According to research from two universities, the much-maligned lockout laws do nothing to reduce alcohol consumption or violent assaults, they’ve clearly just moved the problem to other areas.
A new study into the Queensland lockout laws has found that they have offered virtually no benefit in reducing violence or curbing dangerous alcohol consumption.
Researchers from the University of Queensland, Griffith University and the Queensland University of Technology studied the effect of the laws from 2014 to 2017. This included looking at blood alcohol readings outside affected areas, interviewing bar patrons and collecting crime data.
The researchers found that after lockout laws were introduced, people were more likely to attend licensed establishments at later times, were consuming the same amount as before the laws whilst inside and were accordingly more intoxicated when they left.
The laws were found to have contributed to patrons drinking more alcohol at home before leaving for licensed premises, and that they generally left the establishments with blood alcohol concentrations that were higher than before the laws.
“Study results were consistent with our predictions that following the introduction of the legislation, patrons increased their alcohol preloading and entered NEDs (night-time entertainment districts) later,” Griffith University Associate Professor Grant Devilly stated.
“People were substantially more inebriated as they entered the NEDs after the legislative change.”
Significantly, the study found no reduction in overall violent assaults.
Queensland lockout laws require licensed venues to call last drinks by 2am, or 3am for places designated as “party” or “Safe Night precincts”.
Venues are prohibited from selling high alcohol content and “rapid consumption” drinks such as shots after midnight.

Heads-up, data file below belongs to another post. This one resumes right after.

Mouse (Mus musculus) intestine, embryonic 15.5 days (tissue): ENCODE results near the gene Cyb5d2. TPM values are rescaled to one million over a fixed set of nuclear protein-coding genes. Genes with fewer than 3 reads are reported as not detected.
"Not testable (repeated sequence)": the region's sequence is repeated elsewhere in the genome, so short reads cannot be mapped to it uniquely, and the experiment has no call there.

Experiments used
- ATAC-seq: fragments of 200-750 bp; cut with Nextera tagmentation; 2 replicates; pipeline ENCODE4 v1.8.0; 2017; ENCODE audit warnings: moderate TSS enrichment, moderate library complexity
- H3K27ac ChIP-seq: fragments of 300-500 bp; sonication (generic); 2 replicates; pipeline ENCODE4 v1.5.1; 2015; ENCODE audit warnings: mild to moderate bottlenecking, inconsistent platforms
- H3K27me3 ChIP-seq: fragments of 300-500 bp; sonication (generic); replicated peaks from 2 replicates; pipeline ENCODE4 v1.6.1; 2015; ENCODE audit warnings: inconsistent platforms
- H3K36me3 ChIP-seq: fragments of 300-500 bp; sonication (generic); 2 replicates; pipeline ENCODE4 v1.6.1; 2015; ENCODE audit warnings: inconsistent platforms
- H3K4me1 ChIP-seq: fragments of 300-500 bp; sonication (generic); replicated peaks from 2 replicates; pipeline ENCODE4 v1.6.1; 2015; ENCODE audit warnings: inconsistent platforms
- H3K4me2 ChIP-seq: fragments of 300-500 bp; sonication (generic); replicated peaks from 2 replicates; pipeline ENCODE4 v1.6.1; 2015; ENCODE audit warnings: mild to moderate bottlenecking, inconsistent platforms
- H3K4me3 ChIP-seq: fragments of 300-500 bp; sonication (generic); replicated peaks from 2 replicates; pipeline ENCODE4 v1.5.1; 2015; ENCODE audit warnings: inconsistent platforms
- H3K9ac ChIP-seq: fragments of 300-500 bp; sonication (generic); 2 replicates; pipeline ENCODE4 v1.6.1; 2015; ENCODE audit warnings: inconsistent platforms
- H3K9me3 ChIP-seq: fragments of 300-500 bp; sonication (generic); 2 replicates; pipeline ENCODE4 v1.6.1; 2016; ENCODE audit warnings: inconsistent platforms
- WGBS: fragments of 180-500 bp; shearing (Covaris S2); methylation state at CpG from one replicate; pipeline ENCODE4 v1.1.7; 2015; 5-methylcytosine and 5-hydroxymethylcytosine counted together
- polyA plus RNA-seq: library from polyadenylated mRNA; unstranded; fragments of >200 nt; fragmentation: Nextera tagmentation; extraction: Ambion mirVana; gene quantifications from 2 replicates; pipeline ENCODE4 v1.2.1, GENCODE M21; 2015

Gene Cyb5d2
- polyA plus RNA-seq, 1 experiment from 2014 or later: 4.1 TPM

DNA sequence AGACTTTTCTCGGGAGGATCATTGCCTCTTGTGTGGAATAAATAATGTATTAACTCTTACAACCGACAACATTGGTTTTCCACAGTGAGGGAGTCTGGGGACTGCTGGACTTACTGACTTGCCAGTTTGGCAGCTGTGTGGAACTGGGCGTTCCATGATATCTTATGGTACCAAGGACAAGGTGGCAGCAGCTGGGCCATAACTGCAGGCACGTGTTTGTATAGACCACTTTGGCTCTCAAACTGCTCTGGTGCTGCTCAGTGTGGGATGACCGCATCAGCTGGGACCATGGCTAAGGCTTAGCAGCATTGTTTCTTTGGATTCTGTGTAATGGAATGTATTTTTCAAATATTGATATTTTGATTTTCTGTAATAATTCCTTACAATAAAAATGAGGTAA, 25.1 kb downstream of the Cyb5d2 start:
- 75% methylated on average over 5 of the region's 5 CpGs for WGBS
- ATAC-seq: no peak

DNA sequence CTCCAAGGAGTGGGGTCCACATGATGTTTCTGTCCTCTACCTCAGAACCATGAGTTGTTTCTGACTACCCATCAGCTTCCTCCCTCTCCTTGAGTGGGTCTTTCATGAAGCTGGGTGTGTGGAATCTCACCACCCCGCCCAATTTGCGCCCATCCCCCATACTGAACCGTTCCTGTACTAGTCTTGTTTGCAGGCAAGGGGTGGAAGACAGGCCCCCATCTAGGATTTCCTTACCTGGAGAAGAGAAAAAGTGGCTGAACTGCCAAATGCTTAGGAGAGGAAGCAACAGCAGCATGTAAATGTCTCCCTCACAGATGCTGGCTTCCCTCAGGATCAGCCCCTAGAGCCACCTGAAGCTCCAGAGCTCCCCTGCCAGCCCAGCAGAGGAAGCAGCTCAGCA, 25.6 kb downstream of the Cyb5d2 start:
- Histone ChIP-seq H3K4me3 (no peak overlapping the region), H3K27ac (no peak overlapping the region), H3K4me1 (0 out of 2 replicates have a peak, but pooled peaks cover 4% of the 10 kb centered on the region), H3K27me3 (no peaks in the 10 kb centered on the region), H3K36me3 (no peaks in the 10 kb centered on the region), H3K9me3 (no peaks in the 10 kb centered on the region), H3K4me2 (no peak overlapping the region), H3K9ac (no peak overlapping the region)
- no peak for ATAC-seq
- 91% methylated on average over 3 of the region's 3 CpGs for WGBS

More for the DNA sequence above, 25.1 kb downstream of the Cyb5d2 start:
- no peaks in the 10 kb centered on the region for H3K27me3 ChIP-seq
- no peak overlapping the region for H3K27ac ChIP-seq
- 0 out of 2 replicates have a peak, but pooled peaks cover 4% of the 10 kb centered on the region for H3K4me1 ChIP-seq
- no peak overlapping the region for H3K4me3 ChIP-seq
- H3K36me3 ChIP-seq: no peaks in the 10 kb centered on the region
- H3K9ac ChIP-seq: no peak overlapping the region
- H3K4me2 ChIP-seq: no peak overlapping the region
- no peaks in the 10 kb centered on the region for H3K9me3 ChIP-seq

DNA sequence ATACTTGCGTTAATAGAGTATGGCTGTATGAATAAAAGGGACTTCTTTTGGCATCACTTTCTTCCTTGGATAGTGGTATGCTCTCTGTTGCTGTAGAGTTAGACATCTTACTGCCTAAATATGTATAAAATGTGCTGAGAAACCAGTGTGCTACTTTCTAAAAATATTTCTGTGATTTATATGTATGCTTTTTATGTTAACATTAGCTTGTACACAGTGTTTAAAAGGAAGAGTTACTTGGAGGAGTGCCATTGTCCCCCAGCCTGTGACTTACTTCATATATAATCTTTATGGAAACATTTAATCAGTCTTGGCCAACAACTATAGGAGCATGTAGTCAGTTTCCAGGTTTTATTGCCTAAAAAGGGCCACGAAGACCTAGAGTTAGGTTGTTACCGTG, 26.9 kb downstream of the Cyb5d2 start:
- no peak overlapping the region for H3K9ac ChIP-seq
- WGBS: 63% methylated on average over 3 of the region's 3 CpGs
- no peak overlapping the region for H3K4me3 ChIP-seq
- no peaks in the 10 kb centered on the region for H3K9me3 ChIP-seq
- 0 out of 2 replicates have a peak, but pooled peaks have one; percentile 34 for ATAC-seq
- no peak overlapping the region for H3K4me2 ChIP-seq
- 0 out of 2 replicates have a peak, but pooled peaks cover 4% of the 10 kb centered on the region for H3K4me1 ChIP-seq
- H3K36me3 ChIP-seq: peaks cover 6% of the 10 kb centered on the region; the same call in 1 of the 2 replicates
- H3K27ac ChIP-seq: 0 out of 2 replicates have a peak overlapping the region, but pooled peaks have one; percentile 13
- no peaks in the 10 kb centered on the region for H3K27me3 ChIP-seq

“We need interventions to address the specific needs of the night-time economies in Queensland,” Dr Devilly remarked.
“Alcohol-related problems in the city’s entertainment districts need to both increase the community’s understanding of alcohol’s effects and take preloading into account.”
The New South Wales Liquor Amendment Act 2014 was introduced by the State Government in February 2014, in response to several reported incidents of alcohol-fuelled violence.
The legislation generally requires licensed venues in the Sydney CBD, Kings Cross, Darlinghurst, The Rocks and Haymarket to impose lockouts at 1.30am and last drinks at 3am.
In 2016, the laws were reviewed by former High Court Justice Ian Callinan, who made some recommendations for concessions.
Mr Callinan’s review looked into the effectiveness of the laws in reducing alcohol-fuelled violence in lockout areas but, significantly, did not consider the shift of violent crimes to other areas and into homes, nor the enormous impact of the laws on businesses and employment.
The review led to the extension of lockouts and last drinks by half an hour for many venues. Takeaway and home delivery alcohol sales were also extended from 10pm to 11pm across NSW.
Impact on violent crime
A report by the NSW Bureau of Crime Statistics and Research (BOCSAR), released in April 2015, showed a 26% reduction in assaults in the lockout areas, and a 32% reduction in assaults in Kings Cross.
This account, therefore, reported that assaults in lockout areas decreased significantly, but it made clear that “the extent to which this is due to a change in alcohol consumption or a change in the number of people visiting the Kings Cross and Sydney Entertainment Precincts remains unknown.”
A March 2017 report, however, revealed a 12% increase in assaults in areas adjacent to lockout precincts, and a 17% increase in “easy-to-reach” areas such as Ultimo, Surry Hills, Bondi Beach, Coogee and Newtown.
The report showed a 13% decline in the Sydney CBD and 49% in Kings Cross, but commentators note that this corresponded with falls in foot traffic of up to 80% at night.
BOCSAR believes the displacement of violence is “of concern”, suggesting the situation be monitored over a number of suburbs and not just lockout areas.